It began 15 years ago with a sign reading "Be excellent to each other," which I printed from my computer in Gothic type and taped to my workspace. I was about to launch into a series of temporary jobs to supplement my freelance writing income. My plan was to temp for a few months, save enough money so I could stay home and write for a while, back and forth, my intention being eventually to write full-time. As is often the case with best-laid plans, however, I soon discovered an unexpected goal within my temporary career: the pursuit of excellence as a way of life.
The phrase on the sign was borrowed from the silly eighties movie Bill & Ted's Excellent Adventure. I hoped it would remind me to be helpful, apply myself fully to every task, and be kind to even the most unpleasant individuals. I also secretly wished people would see the slogan and take the words to heart. My fellow temps were skeptical. "People treat temps like dirt," they scoffed. "You'll be lucky if you can maintain excellence through your first assignment." They had a point: I was likely to meet challenges. Nevertheless, I rolled up my sleeves and went to work.
The sign made its debut at a corporation that designed robots (affectionately called "the girls") for the food-packaging industry. Dubbing myself Robo Temp, I typed, filed, and amused my coworkers by invariably responding "I'll tell your fans" when they announced their departures for lunch. No one seemed to notice the sign until several days into the job, when I set up a videotape for a troubleshooting meeting. The tape showed "the girls" malfunctioning—throwing chocolate chip cookies at each other instead of neatly filing them into their respective boxes. "Hey," I heard a software engineer exclaim as I left the room. "They aren't being excellent to each other!" "Yeah!" someone else shouted. "Be excellent to each other!" Later someone left a box of the girls' cookies in the break room, accompanied by a note: "For the team. Thanks for your excellent help."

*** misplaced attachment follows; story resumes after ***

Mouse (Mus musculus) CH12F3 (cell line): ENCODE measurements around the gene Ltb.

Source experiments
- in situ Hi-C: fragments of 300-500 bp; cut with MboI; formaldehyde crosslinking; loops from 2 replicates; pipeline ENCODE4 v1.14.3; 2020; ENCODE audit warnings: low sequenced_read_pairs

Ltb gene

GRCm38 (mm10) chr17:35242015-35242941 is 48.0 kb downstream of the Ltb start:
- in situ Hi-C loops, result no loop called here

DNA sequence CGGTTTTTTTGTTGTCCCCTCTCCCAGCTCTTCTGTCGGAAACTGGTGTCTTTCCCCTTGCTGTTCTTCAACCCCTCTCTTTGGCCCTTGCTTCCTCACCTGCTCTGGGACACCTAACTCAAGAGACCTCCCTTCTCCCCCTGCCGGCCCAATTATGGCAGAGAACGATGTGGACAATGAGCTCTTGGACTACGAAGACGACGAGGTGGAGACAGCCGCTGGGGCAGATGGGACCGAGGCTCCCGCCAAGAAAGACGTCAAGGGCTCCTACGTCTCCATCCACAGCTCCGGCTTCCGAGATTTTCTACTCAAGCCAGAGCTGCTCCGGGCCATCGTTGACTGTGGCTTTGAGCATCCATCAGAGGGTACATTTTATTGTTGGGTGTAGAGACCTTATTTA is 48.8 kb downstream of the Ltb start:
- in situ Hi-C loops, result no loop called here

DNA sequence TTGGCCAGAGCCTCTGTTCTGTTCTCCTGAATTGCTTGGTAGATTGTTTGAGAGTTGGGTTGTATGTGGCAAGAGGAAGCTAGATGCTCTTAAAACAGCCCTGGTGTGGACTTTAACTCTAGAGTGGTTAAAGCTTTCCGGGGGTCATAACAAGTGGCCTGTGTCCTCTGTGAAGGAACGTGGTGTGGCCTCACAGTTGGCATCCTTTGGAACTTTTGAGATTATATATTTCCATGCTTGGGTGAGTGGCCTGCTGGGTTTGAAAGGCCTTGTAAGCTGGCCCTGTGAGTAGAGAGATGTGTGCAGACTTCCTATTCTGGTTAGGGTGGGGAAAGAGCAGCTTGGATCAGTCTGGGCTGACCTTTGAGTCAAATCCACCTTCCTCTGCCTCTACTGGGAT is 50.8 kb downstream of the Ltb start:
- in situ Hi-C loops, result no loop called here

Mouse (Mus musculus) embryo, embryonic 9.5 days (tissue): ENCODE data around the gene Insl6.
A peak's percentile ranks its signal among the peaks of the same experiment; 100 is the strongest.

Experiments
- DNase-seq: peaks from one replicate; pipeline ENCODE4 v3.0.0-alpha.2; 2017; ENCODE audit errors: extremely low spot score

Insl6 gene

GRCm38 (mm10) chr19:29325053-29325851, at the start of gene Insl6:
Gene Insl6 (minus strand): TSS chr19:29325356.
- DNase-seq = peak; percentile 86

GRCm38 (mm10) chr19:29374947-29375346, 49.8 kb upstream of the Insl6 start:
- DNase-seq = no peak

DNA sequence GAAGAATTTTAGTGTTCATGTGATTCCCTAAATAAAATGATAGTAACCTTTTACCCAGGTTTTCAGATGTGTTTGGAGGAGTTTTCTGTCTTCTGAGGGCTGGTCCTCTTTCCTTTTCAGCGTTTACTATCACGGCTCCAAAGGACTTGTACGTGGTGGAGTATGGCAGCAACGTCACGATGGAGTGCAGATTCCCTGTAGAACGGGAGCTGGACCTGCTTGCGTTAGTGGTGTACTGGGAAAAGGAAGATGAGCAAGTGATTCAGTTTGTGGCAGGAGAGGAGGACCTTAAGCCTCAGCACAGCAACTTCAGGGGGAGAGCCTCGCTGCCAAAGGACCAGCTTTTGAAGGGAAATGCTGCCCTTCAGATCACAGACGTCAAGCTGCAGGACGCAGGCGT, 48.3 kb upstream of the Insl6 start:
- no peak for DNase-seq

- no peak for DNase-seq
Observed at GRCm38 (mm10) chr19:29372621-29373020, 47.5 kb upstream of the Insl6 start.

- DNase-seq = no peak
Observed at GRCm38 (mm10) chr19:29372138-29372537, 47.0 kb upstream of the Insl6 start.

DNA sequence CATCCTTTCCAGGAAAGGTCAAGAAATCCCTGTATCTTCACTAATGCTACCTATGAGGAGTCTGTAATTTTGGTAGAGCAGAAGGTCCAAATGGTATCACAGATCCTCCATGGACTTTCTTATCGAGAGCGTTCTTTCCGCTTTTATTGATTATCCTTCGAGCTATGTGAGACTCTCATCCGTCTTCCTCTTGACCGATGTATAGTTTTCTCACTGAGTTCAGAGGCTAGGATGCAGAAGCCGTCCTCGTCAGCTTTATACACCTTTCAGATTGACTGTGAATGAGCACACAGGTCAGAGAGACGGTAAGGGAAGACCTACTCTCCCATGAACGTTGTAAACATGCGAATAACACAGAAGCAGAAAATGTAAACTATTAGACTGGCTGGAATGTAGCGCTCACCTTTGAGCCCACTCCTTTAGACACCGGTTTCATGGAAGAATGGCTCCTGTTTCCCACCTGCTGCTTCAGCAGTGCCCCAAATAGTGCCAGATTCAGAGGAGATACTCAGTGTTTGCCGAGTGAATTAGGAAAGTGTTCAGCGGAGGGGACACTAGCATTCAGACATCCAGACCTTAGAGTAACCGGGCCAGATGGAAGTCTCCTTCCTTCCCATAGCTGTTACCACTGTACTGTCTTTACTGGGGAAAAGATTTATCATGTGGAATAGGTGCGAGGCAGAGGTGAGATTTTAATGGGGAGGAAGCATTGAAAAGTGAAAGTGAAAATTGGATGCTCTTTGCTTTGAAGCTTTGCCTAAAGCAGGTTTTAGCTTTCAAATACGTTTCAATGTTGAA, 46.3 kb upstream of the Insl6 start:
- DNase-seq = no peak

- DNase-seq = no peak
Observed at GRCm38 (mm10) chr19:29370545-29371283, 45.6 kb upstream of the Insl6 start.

Not everyone embraced excellence with such enthusiasm. Some people ignored the sign (and the intention). Others were short-tempered, despite my best efforts. But, for the most part, my colleagues responded positively to kindness. They grew radiant when I told them their jade earrings made their eyes look beautiful or when I complimented them on a haircut. They took pride in their work when I admired the brilliant organization of a paper they'd written. They opened up more to others when I inquired about their weekend and actually listened to their responses. When I smiled, they smiled back.
On one occasion, being excellent even helped redirect the career of an unhappy administrative assistant. After overhearing her on the phone with her daughter, I asked if she had majored in child psychology, since she seemed especially gifted at dealing with children. Several weeks later, she came to thank me for my observation and to say goodbye: She was leaving to open her own day-care center.
As a longtime Zen student, I had been taught to appreciate small, mundane moments—moments opportune for practicing excellence in the workplace. For example, seemingly endless sit-at-the-receptionist-desk moments prompted me to be aware of when someone needed a sympathetic ear. Humdrum xeroxing moments were great for noticing harried coworkers who might appreciate assistance in meeting a deadline. Oh-so-yawnish envelope-stuffing projects were ideal times for spotting bottles to be carried to the recycling bin and spiders that needed to be taken outside in paper cups.